A. If the middle class disappears, where does it go? The middle class is can be identified by worker skills or by annual income. Some relatively unskilled workers who were in industries with a lot of monopoly power are experiencing declines in their real incomes. Fed Ex, UPS, and the internet mean that the number of employees of the U.S. Postal Service is declining. (Thetford, Vt. has six villages — East Thetford, North Thetford, Thetford Center, Thetford Hill, Post Mills, Union Village, and Rices Mills, five of these villages have post offices.) Consider the American auto industry, or rather the two American auto industries, the older unionized industry north of the Ohio River and the younger non-unionized industry south of the Ohio River. Many of the foreign- owned plants are south of the Ohio River. The older industry has been losing market share because of its higher costs. The annual incomes of the workers in the older industry were high relative to their labor skills.
Q. What about the statement that our grandchildren will be worse off than we are?
A. The changes in the living standard from one generation to the next depend on productivity, which has averaged a bit less the two percentage points a year — which means that living standards double every 36 years. But the improvement in living standards also depends on the changes in the proportion of the population that is in the active labor force. As the American population ages, the proportion of the population that is the labor force will decline and the increase in GDP will be spread over more people. That difference is likely to be slight, and in tenths of one percent a year.
Q. What about the claim that the surge in the debt outstanding in of the U.S. Treasury will be a burden on our grandchildren?
A. As the debt of the U.S. Treasury increase, its interest payments will increase, and the ratio of these interest payments to total government expenditures will increase. Remember that the liabilities of the U.S. Treasury are the assets of other participants in the economic system; some of these participants are non-Americans but most are Americans. (And there is a partial offset to foreign owned U.S. dollar securities because Americans own more foreign securities; there is greater international diversification of portfolios.)
IV – INVESTING THE LOTTERY PRICE
Q. Are you upbeat about the U.S. economy?
A. Look, by now it should be obvious that I am always upbeat, (and at times excessively so; the economy has let me down by failing to live up to my forecast). The news on that the housing problem is behind us is marvelously good. Households are more upbeat than at any time in the last four years. But I am less confident than in the past because of the unwillingness of the Europeans to take the decisions to move their economies forward and because the slowing of Chinese economy will lead to more trade tensions
Q. If you won the lottery, how would you invest the proceeds?
A. First what not to buy? This is not the time to buy — or to continue to own — bonds; interest rates are about as low as they will ever go. Interest rates will increase as the economic growth quickens — the statement that interest rates will increase is the same as the statement that bond prices will decline. If bonds are out, the basic choice — at least among U.S. dollar denominated securities — is between cash and stocks. Or perhaps among cash, real estate, and stocks. The only reason for holding cash is the view that stock prices will decline by a non-trivial amount — say by at least fifteen percent. The combination of the very low interest rates and the recovery in real estate market suggests real estate oriented investments will do well. Americans need shelter; the demand for apartments appears to be increasing relative to demand for single family homes.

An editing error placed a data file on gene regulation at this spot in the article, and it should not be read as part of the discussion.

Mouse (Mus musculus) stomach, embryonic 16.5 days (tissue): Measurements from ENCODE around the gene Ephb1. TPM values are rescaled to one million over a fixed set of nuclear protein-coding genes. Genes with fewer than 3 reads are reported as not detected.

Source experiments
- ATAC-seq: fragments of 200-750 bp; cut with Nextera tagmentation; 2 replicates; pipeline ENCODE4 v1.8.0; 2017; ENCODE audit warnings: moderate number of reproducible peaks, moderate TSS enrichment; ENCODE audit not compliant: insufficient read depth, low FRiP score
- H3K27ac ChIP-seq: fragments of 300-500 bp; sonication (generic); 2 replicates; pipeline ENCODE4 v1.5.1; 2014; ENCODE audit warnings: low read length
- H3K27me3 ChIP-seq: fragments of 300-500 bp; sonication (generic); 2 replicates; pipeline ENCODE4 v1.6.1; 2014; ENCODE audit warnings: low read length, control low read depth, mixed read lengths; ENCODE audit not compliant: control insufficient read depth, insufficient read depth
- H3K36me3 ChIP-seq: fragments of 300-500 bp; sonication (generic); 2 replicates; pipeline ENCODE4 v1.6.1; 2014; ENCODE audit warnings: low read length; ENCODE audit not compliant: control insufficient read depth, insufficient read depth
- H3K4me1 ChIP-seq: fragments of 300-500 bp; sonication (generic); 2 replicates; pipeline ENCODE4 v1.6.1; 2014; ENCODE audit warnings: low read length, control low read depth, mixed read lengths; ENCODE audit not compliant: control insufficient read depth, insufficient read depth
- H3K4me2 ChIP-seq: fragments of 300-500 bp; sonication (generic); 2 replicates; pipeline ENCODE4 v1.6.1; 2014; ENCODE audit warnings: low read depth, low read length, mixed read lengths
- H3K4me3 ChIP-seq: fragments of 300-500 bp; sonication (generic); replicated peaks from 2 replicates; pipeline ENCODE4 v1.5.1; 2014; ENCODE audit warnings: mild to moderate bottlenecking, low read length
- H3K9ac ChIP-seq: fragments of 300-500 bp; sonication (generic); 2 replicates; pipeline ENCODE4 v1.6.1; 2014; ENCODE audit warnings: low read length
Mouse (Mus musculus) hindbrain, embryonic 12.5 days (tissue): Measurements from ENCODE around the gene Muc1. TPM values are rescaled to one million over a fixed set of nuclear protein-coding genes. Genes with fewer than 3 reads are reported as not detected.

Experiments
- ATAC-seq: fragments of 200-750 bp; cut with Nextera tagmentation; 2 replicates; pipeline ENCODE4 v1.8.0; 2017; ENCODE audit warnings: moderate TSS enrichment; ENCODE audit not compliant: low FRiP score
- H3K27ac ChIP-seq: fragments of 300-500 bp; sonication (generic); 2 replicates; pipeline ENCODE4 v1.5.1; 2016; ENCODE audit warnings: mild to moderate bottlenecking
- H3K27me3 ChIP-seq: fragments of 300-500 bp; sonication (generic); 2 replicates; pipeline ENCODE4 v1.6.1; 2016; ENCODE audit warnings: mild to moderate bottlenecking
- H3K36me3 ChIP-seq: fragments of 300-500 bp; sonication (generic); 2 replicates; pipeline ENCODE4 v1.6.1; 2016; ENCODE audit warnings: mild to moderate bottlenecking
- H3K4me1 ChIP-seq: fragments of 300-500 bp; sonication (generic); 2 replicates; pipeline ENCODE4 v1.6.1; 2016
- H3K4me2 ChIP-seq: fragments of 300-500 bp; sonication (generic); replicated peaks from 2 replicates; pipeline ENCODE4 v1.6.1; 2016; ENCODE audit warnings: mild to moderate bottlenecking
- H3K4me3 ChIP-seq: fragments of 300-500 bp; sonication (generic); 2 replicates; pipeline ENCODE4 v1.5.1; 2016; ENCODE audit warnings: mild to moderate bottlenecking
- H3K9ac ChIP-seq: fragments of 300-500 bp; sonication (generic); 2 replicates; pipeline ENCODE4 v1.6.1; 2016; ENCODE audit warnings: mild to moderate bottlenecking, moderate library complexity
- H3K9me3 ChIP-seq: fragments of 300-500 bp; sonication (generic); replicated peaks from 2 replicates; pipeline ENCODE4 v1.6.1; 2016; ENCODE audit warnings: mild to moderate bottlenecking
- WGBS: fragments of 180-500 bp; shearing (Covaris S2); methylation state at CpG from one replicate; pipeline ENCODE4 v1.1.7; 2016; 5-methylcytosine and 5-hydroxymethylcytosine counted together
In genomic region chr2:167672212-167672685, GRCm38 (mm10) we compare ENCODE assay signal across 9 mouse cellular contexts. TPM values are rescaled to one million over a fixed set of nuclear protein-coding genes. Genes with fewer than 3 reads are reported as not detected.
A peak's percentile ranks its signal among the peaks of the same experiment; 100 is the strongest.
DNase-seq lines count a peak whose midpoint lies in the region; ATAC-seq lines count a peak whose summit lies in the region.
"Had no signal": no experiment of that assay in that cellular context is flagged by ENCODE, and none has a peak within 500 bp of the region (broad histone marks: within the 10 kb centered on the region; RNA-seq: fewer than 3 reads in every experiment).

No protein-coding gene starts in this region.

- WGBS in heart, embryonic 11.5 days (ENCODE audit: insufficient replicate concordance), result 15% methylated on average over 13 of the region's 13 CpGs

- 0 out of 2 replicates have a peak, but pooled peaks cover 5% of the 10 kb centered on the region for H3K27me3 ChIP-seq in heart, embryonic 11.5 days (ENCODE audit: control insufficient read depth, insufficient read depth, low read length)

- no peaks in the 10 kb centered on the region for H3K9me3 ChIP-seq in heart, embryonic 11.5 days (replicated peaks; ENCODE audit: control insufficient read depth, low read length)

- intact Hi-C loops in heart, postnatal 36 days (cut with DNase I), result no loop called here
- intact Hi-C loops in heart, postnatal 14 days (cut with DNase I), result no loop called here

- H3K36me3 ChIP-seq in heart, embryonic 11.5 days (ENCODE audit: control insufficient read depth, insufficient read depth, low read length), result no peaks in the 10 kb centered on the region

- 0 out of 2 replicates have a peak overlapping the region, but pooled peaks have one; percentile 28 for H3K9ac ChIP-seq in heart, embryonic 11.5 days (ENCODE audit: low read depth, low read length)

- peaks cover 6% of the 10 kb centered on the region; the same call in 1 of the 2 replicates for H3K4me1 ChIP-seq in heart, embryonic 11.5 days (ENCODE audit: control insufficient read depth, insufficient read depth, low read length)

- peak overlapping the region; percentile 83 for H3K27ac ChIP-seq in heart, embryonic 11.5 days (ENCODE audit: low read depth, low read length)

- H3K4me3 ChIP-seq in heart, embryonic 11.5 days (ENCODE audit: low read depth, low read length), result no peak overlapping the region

The slowdown in China is woeful news for commodities and for the countries that produce and for the countries that export commodities. Securities related to the Euro area are likely to do well as the crisis is resolved — and all crises are eventually resolved.
Q. Could U.S. stock prices decline?
A. Sure, stock prices can always decline. Stock prices probably decline on forty five percent of the trading days. Note that in the long run stock prices increase by about eight percent a year in real terms, slightly more in nominal terms. The variations around the trend are of two types — some are more or less noise, and on several occasions stocks declined by fifty percent in the early 1970s and again after the 2008 crisis. Stocks lost ninety percent of their value in the early 1930s, but there had been a bubble in the last several years of the 1920s. And stocks declined by forty percent from 2000 to 2003. These are large price declines; in two cases they resulted from the implosion of stock price bubbles, in one case the decline resulted from the surge in interest rates, and the fourth followed from shortage of liquidity.
Why might stock prices decline significantly in the next year or two? The price-earnings ratio is now seventeen, about its long run average value. Stock prices might decline because earnings decline or because interest rates increase. Earnings remained remarkably robust despite the sharp decline in economic activity in 2008 and 2009.
In the long run, corporate earnings increase as the economy grows; the share of profits to GDP has averaged about eight percent. There is significant variability in the share of profits to GDP and in the price earnings ratios. But in the long run, the average is the average is the average.
Please call or write with your questions and concerns.
Sincerely,
Robert Z. Aliber